Friday, December 13, 2013

The Holly and the Ivy

I've often maintained in this blog and elsewhere that Christianity has never strayed far from its pagan roots. A case in point is the Christmas carol "The Holly and the Ivy."  Both holly and ivy were were important to pre-Christian Europe.  Holly was sacred to druids who associated it with the winter solstice.  Holly was also the sacred plant of Saturn and was used at the Roman Saturnalia festival. Ivy was dedicated to the Roman god Bacchus who is often depicted wearing a wreath of ivy and grapevines.  

Curiously, except for its appearance alongside holly in the opening stanza, ivy isn’t even mentioned in the carol.  Why is this?  To get the answer, you must understand the sexual association with holly and ivy.  In the forests of northern Europe you will offen find ivy entwined with a holly tree.  Holly being rigid and prickly was considered a male plant and ivy, being softer, was considered female.   A body of songs grew from this imagery which extol the virtues of either ivy or holly, as a way of promoting either men or women.  Here is one song, "Holly and Ivy"

Holly and Ivy made a great party,

Who should have the mastery
        In lands where they go.

Then spake Holly, "I am fierce and jolly, 
I will have the mastery
        In lands where they go.

Then spake Ivy, I am proud and loud

And I will have the mastery
        In lands where they go.

Then spake Holly, and set him down on his knee,
"I pray thee, gentle Ivy,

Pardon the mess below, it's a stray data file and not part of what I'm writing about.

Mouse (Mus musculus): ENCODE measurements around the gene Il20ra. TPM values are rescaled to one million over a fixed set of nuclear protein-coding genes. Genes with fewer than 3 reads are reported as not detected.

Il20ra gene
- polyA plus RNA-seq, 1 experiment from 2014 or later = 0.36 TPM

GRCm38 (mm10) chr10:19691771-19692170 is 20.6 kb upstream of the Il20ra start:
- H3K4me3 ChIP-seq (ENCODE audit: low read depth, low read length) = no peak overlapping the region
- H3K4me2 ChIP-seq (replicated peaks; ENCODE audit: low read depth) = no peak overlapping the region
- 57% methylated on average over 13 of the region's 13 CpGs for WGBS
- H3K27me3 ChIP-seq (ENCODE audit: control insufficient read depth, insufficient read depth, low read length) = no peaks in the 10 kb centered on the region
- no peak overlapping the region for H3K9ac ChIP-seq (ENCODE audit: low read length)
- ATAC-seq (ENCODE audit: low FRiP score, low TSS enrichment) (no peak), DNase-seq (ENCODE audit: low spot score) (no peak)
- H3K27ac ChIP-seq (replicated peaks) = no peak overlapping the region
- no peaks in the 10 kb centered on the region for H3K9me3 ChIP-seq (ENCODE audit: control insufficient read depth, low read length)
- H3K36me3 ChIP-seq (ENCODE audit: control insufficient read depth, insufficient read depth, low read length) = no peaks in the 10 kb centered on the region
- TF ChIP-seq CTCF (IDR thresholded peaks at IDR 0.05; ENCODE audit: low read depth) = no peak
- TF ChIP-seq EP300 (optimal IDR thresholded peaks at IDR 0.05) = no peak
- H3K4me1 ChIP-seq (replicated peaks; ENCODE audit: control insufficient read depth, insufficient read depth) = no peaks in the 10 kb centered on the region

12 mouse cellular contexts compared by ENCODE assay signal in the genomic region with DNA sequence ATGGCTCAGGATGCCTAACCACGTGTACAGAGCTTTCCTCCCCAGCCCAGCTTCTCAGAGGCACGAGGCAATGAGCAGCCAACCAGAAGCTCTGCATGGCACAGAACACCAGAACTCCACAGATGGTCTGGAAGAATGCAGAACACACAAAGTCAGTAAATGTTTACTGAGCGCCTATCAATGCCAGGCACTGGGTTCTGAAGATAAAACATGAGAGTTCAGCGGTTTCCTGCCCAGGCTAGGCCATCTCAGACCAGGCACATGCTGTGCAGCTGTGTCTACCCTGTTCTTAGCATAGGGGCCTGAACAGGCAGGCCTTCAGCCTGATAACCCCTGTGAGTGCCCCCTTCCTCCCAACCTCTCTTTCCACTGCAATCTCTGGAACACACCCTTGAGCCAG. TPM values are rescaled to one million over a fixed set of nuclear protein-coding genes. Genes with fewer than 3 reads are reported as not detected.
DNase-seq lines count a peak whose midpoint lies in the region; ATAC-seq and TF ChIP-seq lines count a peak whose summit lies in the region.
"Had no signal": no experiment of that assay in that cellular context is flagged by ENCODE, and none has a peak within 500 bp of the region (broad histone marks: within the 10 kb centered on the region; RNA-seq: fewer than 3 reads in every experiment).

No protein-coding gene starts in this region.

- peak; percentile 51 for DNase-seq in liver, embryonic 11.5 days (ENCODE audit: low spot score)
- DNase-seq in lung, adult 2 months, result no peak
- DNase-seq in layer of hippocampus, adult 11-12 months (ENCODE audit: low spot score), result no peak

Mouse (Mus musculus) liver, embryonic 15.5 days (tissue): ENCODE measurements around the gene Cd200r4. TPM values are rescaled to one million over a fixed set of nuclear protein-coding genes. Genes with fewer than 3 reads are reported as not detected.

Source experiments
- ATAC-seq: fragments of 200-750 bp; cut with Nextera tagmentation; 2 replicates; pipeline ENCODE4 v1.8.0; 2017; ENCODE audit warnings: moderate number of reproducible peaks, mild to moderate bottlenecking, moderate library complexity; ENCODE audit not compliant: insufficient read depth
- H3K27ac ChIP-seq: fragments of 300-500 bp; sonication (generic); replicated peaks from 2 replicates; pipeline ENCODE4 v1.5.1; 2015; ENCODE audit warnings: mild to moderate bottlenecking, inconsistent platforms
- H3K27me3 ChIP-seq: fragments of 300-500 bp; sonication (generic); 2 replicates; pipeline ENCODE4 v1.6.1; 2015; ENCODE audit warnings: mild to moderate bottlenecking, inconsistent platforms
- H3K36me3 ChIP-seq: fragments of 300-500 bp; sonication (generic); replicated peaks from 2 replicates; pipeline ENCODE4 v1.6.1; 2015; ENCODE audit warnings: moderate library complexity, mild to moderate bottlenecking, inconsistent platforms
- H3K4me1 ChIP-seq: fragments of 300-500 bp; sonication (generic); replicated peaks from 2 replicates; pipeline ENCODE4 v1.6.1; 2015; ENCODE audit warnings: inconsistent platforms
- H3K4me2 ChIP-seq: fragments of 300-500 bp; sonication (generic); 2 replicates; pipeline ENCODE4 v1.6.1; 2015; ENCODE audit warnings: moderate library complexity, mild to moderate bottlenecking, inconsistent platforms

Say me no villany
        In lands where they go.

 In other songs such as "Ivy, Chief of Trees, It is," ivy ends up winning out.

The most worthy is she in town;
He who says other, says amiss;
Worthy is she to bear the crown;
    Veni coronaberis.

Ivy is soft, and meek of speech,
Against all woe she bringeth bliss;
Happy is he that may her reach:
    Veni coronaberis.

Ivy is green, of colour bright,
Of all trees the chief she is;
And that I prove will now be right;
    Veni coronaberis.

Ivy, she beareth berries black;
God grant to all of us his bliss!
For then we shall nothing lack;
    Veni coronaberis.

So, back to our question, the carol, "The Holly and the Ivy" must have come from one of these songs which pomoted holly.   So, holly gets all the endorsements and ivy is hardly mentioned.

All that's left is the question, what's the running of the deer all about?  This refers refers to the custom of going hunting in the forest on the day after the long night of the Winter Solstice. 

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